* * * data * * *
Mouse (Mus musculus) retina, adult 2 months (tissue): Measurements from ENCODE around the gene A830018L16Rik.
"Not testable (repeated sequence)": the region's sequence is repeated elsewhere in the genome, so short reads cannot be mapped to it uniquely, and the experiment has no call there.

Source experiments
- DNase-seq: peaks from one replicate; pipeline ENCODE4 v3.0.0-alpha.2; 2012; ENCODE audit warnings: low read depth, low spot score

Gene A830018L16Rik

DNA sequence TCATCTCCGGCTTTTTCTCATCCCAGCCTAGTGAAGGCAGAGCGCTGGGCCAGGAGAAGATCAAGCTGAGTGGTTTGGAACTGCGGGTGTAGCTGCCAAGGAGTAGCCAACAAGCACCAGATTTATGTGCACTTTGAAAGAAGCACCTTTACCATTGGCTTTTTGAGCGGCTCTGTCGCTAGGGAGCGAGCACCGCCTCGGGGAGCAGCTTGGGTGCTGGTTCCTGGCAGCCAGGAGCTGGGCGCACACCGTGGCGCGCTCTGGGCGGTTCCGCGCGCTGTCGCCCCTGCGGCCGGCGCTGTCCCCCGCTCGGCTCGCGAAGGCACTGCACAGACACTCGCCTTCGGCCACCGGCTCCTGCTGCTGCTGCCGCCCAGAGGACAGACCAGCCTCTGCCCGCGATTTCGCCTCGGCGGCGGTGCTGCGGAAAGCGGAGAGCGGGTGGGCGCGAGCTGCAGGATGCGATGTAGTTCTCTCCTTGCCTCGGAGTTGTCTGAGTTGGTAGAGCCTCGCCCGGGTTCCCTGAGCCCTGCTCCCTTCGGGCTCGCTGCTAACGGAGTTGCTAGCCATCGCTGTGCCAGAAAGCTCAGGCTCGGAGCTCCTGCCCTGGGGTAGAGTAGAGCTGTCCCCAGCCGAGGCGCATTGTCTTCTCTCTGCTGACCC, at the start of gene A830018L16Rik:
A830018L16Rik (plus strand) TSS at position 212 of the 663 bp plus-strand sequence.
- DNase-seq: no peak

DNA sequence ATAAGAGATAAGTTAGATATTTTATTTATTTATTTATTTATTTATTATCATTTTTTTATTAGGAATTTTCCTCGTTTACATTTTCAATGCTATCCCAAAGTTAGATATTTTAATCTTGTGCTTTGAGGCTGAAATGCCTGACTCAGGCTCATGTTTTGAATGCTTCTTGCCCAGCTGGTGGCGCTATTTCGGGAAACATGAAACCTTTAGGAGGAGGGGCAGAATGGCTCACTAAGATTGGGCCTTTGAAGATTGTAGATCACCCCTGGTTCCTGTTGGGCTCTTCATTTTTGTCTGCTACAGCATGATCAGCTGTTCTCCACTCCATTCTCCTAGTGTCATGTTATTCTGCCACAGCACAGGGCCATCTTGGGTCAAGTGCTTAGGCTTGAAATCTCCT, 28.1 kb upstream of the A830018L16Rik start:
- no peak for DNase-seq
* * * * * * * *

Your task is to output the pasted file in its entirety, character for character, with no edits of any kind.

Mouse (Mus musculus) retina, adult 2 months (tissue): Measurements from ENCODE around the gene A830018L16Rik.
"Not testable (repeated sequence)": the region's sequence is repeated elsewhere in the genome, so short reads cannot be mapped to it uniquely, and the experiment has no call there.

Source experiments
- DNase-seq: peaks from one replicate; pipeline ENCODE4 v3.0.0-alpha.2; 2012; ENCODE audit warnings: low read depth, low spot score

Gene A830018L16Rik

DNA sequence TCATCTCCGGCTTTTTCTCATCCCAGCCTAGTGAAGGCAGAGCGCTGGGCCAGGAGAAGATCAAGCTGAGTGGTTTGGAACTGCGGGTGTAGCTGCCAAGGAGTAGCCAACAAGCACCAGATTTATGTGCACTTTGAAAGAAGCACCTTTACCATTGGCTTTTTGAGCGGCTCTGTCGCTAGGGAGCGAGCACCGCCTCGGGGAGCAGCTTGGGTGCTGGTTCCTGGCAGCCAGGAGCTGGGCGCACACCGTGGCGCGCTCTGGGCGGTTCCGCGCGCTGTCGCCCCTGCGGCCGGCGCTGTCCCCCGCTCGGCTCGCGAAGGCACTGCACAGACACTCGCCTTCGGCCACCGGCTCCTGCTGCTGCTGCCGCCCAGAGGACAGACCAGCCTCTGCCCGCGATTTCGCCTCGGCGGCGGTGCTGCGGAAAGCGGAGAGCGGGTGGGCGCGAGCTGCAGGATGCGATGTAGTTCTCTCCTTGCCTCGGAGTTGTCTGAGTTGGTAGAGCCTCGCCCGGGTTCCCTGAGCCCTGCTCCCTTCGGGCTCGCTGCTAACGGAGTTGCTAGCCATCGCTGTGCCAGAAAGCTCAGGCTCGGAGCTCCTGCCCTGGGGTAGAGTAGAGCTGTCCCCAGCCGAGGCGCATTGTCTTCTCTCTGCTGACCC, at the start of gene A830018L16Rik:
A830018L16Rik (plus strand) TSS at position 212 of the 663 bp plus-strand sequence.
- DNase-seq: no peak

DNA sequence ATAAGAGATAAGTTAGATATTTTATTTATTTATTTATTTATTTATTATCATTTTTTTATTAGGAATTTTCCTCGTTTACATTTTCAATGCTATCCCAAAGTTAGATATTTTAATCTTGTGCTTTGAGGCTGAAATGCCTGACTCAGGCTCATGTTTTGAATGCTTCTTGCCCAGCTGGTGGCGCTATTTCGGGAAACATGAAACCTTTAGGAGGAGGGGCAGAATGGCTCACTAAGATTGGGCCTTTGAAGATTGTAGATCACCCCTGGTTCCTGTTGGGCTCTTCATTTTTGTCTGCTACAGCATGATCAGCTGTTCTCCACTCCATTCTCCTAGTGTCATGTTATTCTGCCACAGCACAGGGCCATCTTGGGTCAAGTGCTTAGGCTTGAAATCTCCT, 28.1 kb upstream of the A830018L16Rik start:
- no peak for DNase-seq